A tough district attorney has been cleaning up the town, and has already imprisoned twelve dangerous criminals. As he is about to name the target for his next investigation, he is murdered ...
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Eight strangers are invited to spend the night in a penthouse apartment. After being wined and dined, a voice on the radio informs them that they will be murdered unless they manage to outwit the ninth guest: Death.
Roy William Neill
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Struggling songwriter Judy Walker talks her way into the apartment of a famous composer, and finds that he's on vacation. Homeless and without any money, she decides to stay at his place ... See full summary »
John H. Auer
A secretive widower hires a governess for his children, a willful boy and impressionable girl. Strange occurrences and the governess's curiosity lead her to unlock the secrets of the mysterious and uninhabited brownstone next door.
When a city councilman is murdered while investigating allegations of drug dealing going on a a somewhat disreputable sideshow, the daughter of the chief suspect teams up with a newspaper reporter to find the real killer.
Henry B. Walthall,
Ten years of married life beginning in 1925. Mary stands by Jack after the Depression of 1929 but considers divorce when he again becomes successful by 1935. Bill, who loves Mary, works at ... See full summary »
Society Matron, Mrs. Crane, is selected as a juror in the trail of an ex-chorus girl, Yvette Gordon, who's accused of murdering her rich elderly husband. In court, Mrs. Crane is your ... See full summary »
A tough district attorney has been cleaning up the town, and has already imprisoned twelve dangerous criminals. As he is about to name the target for his next investigation, he is murdered in the midst of a crowd. The police have many suspects and hardly any clues, so two reporters decide to investigate for themselves.Written by
The earliest documented telecasts of this film took place in New York City Wednesday 1 March 1950 on the DuMont Television Network's WABD (Channel 5), and in Los Angeles Monday 20 March 1950 on KTLA (Channel 5). See more »
The story is not quite new: on the night before his almost sure re-election, a D.A. - the kind that 'cleans up' with crime and underworld activities - in a final radio speech announces that immediately after the elections he'll arrest the next underworld leader after the 12 he's already brought to jail; the 13th man... He even names some of the 'candidates': a gambling racket leader, a nightclub owner, a corrupt hospital manager, a newspaper publisher, and even his own political opponent. Not surprisingly, on the same night he's murdered by a poisoned dart in the middle of a prizefight event, and the two reporter friends Swifty and Jimmy set out at once following the trail of blood - and that's exactly where all the suspense and all the atmosphere of this really special 'Poverty Row' masterpiece starts...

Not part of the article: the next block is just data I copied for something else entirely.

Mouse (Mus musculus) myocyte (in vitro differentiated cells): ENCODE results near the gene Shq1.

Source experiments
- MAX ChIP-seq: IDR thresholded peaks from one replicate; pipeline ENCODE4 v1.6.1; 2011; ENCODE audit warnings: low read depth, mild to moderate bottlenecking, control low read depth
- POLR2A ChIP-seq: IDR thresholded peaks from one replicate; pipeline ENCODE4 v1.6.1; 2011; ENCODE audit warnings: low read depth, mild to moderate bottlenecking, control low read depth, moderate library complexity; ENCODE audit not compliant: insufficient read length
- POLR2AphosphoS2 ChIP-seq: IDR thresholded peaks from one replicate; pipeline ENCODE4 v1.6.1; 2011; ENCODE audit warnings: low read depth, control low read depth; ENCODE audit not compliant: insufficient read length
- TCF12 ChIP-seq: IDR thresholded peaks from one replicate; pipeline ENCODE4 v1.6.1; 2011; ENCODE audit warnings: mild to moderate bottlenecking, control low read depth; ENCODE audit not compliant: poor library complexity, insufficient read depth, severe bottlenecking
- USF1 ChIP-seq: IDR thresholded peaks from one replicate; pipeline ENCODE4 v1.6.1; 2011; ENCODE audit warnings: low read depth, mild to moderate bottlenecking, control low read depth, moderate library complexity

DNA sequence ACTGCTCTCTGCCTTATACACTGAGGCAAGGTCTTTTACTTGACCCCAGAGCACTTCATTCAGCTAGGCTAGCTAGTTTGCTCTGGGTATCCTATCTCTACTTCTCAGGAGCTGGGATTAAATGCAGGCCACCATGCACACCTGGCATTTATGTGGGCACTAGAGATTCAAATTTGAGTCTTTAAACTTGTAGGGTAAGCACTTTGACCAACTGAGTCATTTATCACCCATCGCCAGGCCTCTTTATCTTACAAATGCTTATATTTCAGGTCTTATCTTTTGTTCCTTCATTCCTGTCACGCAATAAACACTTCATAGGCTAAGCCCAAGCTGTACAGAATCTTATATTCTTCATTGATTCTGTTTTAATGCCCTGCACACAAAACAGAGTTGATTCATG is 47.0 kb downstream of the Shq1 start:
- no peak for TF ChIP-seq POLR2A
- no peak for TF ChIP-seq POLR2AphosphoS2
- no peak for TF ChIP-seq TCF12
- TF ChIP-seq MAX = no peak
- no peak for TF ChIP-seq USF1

It's simply a feast for every fan of the reporter movie genre: it gives detailed insight into radio and newspaper work as it was in the 1930s (not that it's TOTALLY changed now: being a journalist will ALWAYS be more or less the same - I'm speaking from experience...), it conveys to you the fascinating atmosphere of the broadcasting studio and the editors' office room; and most of all, it describes the reporter instinct, that driving force that leaves everything else second: when a reporter on a hot trail invites a girl out to an expensive dinner, chances are that the rendezvous will finally end up at a hamburger stand... So the movie tells you clearly what to expect if you fall in love with a reporter - man or woman, no matter; in fact, the protagonist himself explains how things are: "Of course you don't have to be crazy to be a newspaper man, but it does help..."
In the meantime, the film also has a unique way of going through literally ALL kinds of emotions: true love, dark tragedy, romance taken lightly until the real feelings break through - and then again covered up by sudden, unexpected jokes; like when the reporter's secretary who's secretly in love with him starts being REALLY alarmed by the many death threats he gets and begs him to lay off the case, grasping him by his jacket: "Oh Swifty, if anything would happen to you, I'd... I'd..." - "You'd what?", he only asks - and there she lets go of his jacket, turns away, shrugs her shoulders and just replies: "Well, I'd lose my job!" And he adds, equally unmoved: "Well, so would I!" ...
All in all, the movie is a REAL little gem that shows that a simple, cheap 'little' Monogram movie can be just equally moving and suspenseful as an expensive all-star film from one of the big studios; it's a first-class 'whodunit' that leaves us all puzzled until the end - we may have kind of an uneasy feeling from the beginning about who did it, but it just seems too fantastic, too cruel - so we'll have to wait until that dramatic midnight radio broadcast climax where our reporter hero will announce who the murderer is... Don't miss this one, and don't think it's just another 'assembly line product' - it's REALLY different from most of the rest of them!
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